Use "plebeian" in a sentence

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Plebeian in a sentence

1. And finally, laws passed by the plebeian council became binding on all Romans in 287 BC.
2. The soul does in truth pass through torments!" exclaimed the voice of the plebeian, "and.
3. The voice belonged to a man and a plebeian, mawkish with its affectation of religious fervour.
4. Amaranta, was so scandalized with the plebeian invasion that she went back to eating in the kitchen as in olden days.
5. His wife, on the other hand, was vivacious and had a plebeian spark of sharp wit that gave a more human note to her elegance.
6. The magician’s fiancée was looking at me from a small theater box with more presumption and pride that a princess in a plebeian party.
7. This displacement, which places the "elegant" name on the plebeian and the rustic name on the aristocrat, is nothing else than an eddy of equality.

8. Plebeians were allowed appointment as consul, the heads of government, in 367 BC, and in 342 BC it became mandatory that at least one consul be from the plebeian class.
9. I smiled as I unfolded it, and devised how I would tease you about your aristocratic tastes, and your efforts to masque your plebeian bride in the attributes of a peeress.
10. At last, in the colorful language of her better days, she allowed herself to confide in her daughter-in-law, with whom she had always maintained a certain plebeian camaraderie.
11. Of plebeian lineages I have nothing to say, save that they merely serve to swell the number of those that live, without any eminence to entitle them to any fame or praise beyond this.
12. He was dressed in a common gray blouse and velvet cap, but his carefully arranged hair, beard and mustache, all of the richest and glossiest black, ill accorded with his plebeian attire.
13. This plebeian Don Juan observed me from behind a hackney car and sent me in double envelopes an obscene photograph, such as are sold after dark on Paris boulevards, insulting to any lady.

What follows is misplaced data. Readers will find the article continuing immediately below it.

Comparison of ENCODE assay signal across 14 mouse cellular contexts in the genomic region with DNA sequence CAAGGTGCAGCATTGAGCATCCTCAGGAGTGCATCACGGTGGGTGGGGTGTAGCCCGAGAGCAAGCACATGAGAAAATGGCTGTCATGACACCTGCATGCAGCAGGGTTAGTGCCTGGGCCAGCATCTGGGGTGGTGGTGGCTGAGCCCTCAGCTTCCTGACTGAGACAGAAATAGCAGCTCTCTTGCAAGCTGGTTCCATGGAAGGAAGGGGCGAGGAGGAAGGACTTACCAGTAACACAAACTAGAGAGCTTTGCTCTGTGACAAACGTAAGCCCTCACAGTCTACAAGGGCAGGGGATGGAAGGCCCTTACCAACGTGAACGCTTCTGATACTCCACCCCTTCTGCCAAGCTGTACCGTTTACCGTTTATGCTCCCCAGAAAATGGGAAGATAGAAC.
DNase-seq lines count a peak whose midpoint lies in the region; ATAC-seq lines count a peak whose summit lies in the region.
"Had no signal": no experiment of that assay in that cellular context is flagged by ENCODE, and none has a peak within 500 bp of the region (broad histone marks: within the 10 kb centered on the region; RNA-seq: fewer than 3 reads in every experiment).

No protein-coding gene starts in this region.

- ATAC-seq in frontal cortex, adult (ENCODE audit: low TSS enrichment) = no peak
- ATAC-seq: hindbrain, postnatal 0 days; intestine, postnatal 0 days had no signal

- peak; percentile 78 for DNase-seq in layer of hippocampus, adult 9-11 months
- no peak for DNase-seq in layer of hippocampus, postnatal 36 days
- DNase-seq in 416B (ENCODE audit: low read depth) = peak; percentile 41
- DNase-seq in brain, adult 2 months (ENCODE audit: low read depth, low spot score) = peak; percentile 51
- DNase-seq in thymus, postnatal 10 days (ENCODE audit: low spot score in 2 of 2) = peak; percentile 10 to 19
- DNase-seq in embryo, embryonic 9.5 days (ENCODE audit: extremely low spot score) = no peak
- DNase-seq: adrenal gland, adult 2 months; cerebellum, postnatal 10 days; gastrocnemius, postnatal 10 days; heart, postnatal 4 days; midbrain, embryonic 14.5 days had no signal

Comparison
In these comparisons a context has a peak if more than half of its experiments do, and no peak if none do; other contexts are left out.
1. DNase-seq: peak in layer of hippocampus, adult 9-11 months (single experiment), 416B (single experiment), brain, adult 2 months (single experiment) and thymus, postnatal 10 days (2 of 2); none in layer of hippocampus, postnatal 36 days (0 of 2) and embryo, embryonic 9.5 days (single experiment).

14. But when, as in the case of Nicholas the Czar, the ringed crown of geographical empire encircles an imperial brain; then, the plebeian herds crouch abased before the tremendous centralization.
15. Not, of course, that she would want Nancy to marry for money, she assured herself virtuously; that, in addition to being an indirect violation of an article of the Decalogue, was so distinctly plebeian.
16. Priding himself on uncompromising religious neutrality, rugged anti-Congress-ism and plebeian rootedness, Nitish had lost no opportunity after breaking with the BJP to heap veiled scorn on those relying on PR machines, media and advertisements to build their image.
17. More than once she thought of revealing all to her grandmother, and she would not have hesitated a moment, if Maximilian Morrel had been named Albert de Morcerf or Raoul de Chateau-Renaud; but Morrel was of plebeian extraction, and Valentine knew how the haughty Marquise de Saint-Meran despised all who were not noble.
18. Noble silver roubles, stout solid rouble and a half pieces, pretty half rouble coins, plebeian quarter roubles, twenty kopeck pieces, even the unpromising old crone's small fry of ten and five kopeck silver pieces—all done up in separate bits of paper in the most methodical and systematic way; there were curiosities also, two counters of some sort, one napoléon d'or, one very rare coin of some unknown kind.
19. The most remarkable among the lodgers were Mark Ivanovitch, an intelligent and well-read man; then Oplevaniev; then Prepolovenko, also a nice and modest person; then there was a certain Zinovy Prokofyevitch, whose object in life was to get into aristocratic society; then there was Okeanov, the copying clerk, who had in his time almost wrested the distinction of prime favourite from Semyon Ivanovitch; then another copying clerk called Sudbin; the plebeian Kantarev; there were others too.
20. Look you, my dears, all the lineages in the world (attend to what I am saying) can be reduced to four sorts, which are these: those that had humble beginnings, and went on spreading and extending themselves until they attained surpassing greatness; those that had great beginnings and maintained them, and still maintain and uphold the greatness of their origin; those, again, that from a great beginning have ended in a point like a pyramid, having reduced and lessened their original greatness till it has come to nought, like the point of a pyramid, which, relatively to its base or foundation, is nothing; and then there are those--and it is they that are the most numerous--that have had neither an illustrious beginning nor a remarkable mid-course, and so will have an end without a name, like an ordinary plebeian line.

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Synonyms for plebeian